• The fact that the volume is muted on startup also manifests itself on the linux platform, as I could test with my ubuntu system. However, it’s not that big a deal on Linux since the volume gets set from the GStreamer backend right when starting to playback a track – but not on OS X (thus it remains muted). It took me hours spending in gdb and reading banshee’s C code that handles the GStreamer pipeline construction to find out why that happens. I finally could come up with a small fix that works around that, and also fixes the volume being at level zero on startup on linux (and OS X), which made it already to git master.
  • Since my fix is just a mere workaround, I wanted to really find out what was causing the inconsistent behavior between the Linux and OS X platform. After again spending even more hours in gdb and reading GStreamer docs, I finally could pinpoint it and come up with a cross platform minimal C test-case, to reproduce the issue using GStreamer only. I’ve reported it back and hope it will get fixed soon by the GStreamer guys. One of the biggest problems I had when coming up with the minimal test-case, was that ubuntu’s gcc always failed to link the code, while using the exact command as I did on OS X. After (some more) hours I finally found out ubuntu changed something in gcc that makes it sensitive to the order of the option flags passed to gcc – that’s why I’ve added the compile commands for each platform as a comment in the test-case. Screw you, Ubuntu devs, for not adding a runtime hint when using the wrong order!!

Open media files from finder

I’ve also added support for opening media files directly in Finder. That means, if you install Banshee.app to /Applications, you can simply right click onto any .mp3 file, select “Open with -> Banshee.app”. This works with multiple selected files, too. I’ve opted not to default any file extension to banshee, so installing banshee will not overwrite your associated default media player.

Simplifying the build, include BCE

I’ve also worked to improve bockbuild, so it can be easier used to create application bundles from scratch on a virgin OS X system. I therefore merged the package definition files from banshee-git and banshee into a single package. Whether to build from the stable-2.4 branch or latest git master is now determined by the -r (release) flag upon build. Additionally, I’ve created a separate package banshee-bce, which is responsible for fetching and compiling latest banshee-community-extensions and is build right after banshee. I also fixed a bug that caused the bundle process to fail, because solitary was not yet compiled. Additionally, I modified the bootstrap-bundle script to write the needed environment variables into the MonoDevelop project files. The functions have been there since the early weeks of my GSoC, but until now had to be executed manually.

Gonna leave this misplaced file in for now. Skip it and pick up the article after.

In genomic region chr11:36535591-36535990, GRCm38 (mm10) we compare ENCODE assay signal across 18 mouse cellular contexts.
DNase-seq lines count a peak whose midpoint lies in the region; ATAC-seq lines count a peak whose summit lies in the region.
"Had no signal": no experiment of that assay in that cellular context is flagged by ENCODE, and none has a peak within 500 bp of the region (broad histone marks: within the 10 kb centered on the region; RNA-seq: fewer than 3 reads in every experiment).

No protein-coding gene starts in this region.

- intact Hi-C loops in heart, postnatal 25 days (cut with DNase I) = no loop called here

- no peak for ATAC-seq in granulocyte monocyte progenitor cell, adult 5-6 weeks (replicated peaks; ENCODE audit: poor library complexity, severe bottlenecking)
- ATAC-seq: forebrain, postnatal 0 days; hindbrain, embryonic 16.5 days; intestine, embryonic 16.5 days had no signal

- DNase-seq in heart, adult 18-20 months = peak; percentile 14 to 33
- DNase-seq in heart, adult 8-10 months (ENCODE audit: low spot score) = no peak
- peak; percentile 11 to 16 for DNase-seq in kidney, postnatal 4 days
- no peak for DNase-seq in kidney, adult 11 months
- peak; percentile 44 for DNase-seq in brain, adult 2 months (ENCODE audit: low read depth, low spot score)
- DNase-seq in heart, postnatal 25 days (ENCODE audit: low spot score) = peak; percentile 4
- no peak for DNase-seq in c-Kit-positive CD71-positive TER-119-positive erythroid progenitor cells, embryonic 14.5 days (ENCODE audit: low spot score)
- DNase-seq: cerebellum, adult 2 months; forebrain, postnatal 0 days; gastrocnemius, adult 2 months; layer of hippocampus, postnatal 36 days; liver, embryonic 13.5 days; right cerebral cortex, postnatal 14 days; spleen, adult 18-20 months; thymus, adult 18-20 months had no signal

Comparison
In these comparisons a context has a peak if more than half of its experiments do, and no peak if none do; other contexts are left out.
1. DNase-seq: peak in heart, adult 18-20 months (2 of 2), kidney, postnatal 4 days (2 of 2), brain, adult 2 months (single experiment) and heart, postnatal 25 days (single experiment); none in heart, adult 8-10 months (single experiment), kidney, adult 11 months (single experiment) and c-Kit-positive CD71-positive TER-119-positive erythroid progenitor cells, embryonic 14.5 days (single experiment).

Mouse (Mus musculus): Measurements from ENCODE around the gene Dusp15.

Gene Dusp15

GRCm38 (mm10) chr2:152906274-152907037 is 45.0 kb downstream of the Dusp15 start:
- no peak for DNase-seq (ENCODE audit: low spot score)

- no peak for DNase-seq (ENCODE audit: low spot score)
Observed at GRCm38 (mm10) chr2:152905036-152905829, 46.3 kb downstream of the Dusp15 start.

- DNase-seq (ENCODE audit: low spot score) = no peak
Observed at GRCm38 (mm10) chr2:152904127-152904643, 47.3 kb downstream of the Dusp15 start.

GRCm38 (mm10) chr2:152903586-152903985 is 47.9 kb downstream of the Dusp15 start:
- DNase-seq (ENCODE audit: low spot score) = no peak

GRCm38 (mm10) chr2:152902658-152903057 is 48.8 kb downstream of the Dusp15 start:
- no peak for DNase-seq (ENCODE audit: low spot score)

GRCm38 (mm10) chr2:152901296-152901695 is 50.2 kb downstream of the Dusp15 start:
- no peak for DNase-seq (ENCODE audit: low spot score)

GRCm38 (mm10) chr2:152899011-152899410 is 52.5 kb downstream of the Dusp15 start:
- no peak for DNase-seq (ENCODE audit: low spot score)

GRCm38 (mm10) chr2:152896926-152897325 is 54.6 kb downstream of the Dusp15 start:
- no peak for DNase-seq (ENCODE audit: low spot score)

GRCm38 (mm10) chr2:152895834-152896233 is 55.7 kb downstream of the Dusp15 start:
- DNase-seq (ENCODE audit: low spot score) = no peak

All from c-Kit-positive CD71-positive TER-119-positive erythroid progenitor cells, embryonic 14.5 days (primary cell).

So, I’ve wrapped up bockbuild that much and added all sorts of auto stuff, that now it should be very easy to compile yourself your own build of banshee:

git clone git@github.com:Dynalon/bockbuild.git
cd bockbuild/profiles/banshee/
./darwin.py -bvdz

Provided you have installed latest XCode along with command line tools and git for OS X (!!!), these three commands are sufficient on a virgin OS X system to fetch and build all sources, and you will end up with a self-sustained Banshee.app residing in the bockbuild/profiles/banshee/bundle.darwin/ folder, including the BCE plugins. Use ./darwin.py  without any arguments to find out what the parameters are for. In the next report, I am going to tell you how you could then use MonoDevelop to start hacking on the banshee source code.

That is pretty much all to report for now. I know, nothing very spectacular added this time, but fixing bugs and lowering the bar for future developers by simplifying build process is important sometimes.

Mountain Lion support

Sadly, my 2008 Macbook white is too old to be officially supported by Mountain Lion, so I can’t test against it. David reported an older version (I think alpha3) to be working on the ML-RC1 out of the box, and in my github repo I reuse the banshee dependency packages from the xamarin repo, so maybe you can just fetch the latest build and run it on ML. Feedback on that would be greatly appreciated from any ML user!

Alpha5 bundle

Here is the obligatory alpha5 bundle, which is the same as alpha4 but includes the above mentioned patches.